With the acceleration of COVID-19 vaccinations, and the demand for travel growing again, Delta announces some moves to boost loyalty rewards, make flying easier and reignite the joy of travel.
Delta launches new digital tools to make travel planning easier, introducing an interactive searchable map; allowing SkyMiles Members to earn up to 75 percent more miles toward Medallion Status; offering onboard snacks and beverages again; and extending the validity of tickets through the end of 2022.
“Our customers have always been the voices that guide us at Delta, and that was amplified during the pandemic,” said Delta CEO Ed Bastian. “During the past year, we transformed our service to ensure their health, safety, convenience and comfort during their travels. Now, with vaccinations becoming more widespread and confidence in travel rising, we’re ready to help customers reclaim their lives.”
A new interactive digital map, searchable by price or destination type, is at the center of Delta’s digital Travel Planning Center, a one-stop resource guide to manage travel restrictions, testing requirements and everything else along the journey, as the carrier continues to add service to popular destinations, such as Alaska.
After a long redesign process, onboard food and beverage service is making a comeback, starting April 14, with new and classic treats. By early June, Delta One or First-Class passengers on select coast-to-coast flights will see hot food options return, and First Class passengers on other U.S. routes will be offered fresh boxed meals starting early July.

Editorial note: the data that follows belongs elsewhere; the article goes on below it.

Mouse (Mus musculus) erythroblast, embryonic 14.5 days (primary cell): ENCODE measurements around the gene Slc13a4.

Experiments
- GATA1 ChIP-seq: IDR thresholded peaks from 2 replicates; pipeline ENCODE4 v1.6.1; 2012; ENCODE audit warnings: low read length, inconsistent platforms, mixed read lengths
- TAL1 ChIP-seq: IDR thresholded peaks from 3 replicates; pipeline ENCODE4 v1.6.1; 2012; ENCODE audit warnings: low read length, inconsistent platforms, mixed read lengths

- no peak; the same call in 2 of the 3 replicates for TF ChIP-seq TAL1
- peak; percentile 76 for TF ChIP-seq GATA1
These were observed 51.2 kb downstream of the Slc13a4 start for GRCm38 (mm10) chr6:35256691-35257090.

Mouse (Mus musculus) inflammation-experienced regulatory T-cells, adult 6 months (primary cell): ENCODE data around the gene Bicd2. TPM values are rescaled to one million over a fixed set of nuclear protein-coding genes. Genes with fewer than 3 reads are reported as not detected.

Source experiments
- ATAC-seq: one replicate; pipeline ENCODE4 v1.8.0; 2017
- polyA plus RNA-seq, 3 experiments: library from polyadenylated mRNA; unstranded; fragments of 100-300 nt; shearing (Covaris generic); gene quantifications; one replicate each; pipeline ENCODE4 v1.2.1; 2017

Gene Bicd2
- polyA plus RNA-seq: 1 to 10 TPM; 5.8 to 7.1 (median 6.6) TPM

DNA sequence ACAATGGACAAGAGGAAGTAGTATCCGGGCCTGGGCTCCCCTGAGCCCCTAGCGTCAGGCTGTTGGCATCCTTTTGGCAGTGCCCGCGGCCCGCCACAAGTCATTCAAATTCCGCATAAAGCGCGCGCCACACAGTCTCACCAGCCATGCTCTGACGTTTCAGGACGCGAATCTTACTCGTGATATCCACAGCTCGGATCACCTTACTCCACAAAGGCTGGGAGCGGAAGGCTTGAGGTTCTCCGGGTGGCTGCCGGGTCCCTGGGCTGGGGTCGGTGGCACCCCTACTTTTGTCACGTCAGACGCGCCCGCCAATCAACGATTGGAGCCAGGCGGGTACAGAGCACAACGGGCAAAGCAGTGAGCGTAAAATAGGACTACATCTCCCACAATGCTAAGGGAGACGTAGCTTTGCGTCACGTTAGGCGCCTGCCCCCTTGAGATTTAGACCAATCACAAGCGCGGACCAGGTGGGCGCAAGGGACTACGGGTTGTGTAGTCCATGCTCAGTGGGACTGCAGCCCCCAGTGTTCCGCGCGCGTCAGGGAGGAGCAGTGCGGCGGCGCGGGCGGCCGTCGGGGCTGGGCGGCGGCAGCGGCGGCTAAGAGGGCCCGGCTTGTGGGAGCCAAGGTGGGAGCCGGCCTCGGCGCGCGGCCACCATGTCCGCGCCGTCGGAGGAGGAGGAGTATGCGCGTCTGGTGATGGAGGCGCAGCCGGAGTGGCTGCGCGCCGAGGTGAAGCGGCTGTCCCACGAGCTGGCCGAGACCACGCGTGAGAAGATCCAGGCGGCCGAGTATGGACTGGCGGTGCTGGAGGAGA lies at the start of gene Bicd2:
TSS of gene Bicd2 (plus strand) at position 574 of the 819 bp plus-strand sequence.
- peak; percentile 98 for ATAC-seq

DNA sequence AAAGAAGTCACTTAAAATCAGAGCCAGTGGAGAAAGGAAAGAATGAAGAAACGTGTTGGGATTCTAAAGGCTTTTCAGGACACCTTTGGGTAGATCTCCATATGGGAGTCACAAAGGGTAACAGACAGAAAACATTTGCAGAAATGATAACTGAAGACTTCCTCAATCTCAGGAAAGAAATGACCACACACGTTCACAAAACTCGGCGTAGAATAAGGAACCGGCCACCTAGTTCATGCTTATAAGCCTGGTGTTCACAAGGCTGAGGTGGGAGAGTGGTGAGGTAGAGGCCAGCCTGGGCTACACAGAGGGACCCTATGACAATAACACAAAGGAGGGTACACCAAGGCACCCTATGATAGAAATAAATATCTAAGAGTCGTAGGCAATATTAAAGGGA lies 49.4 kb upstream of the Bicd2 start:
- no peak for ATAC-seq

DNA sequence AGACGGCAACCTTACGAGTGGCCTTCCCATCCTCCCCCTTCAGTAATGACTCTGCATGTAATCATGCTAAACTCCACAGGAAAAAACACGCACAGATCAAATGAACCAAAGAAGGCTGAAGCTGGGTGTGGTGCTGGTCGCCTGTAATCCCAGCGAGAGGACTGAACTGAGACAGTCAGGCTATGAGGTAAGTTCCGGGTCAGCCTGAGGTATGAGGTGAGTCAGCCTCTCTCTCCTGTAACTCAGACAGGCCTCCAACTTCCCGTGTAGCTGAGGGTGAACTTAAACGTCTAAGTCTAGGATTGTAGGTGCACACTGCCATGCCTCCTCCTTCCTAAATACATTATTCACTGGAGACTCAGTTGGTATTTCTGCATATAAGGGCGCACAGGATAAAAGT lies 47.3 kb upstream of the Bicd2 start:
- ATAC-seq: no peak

In addition, Delta is allowing passengers more time to plan and rebook a trip, extending the validity of all tickets expiring in 2021, and all tickets purchased this year, to now expire at the end of 2022. To afford ticket holders more protection, the carrier is also extending its change fee waiver for all economy tickets purchased through April 30, 2021, on top of all tickets originating outside North America.
Since Delta adopted its middle seat block last April, passenger behavior and vaccination rates have been the keys to Delta’s decision to extend the block throughout the pandemic. Research may have showed the risk of transmission onboard a full aircraft, with everyone wearing a mask, is nearly one in a million, yet Delta chose to continue its middle seat block for an entire year, giving its customers some peace of mind.
Masks will continue to be required on all flights, with health and safety requirements maintained at the highest levels. According to the press release, “Experts at Mayo Clinic and Emory, as well as our own Chief Health Officer Dr. Henry Ting, are helping to guide our way back.”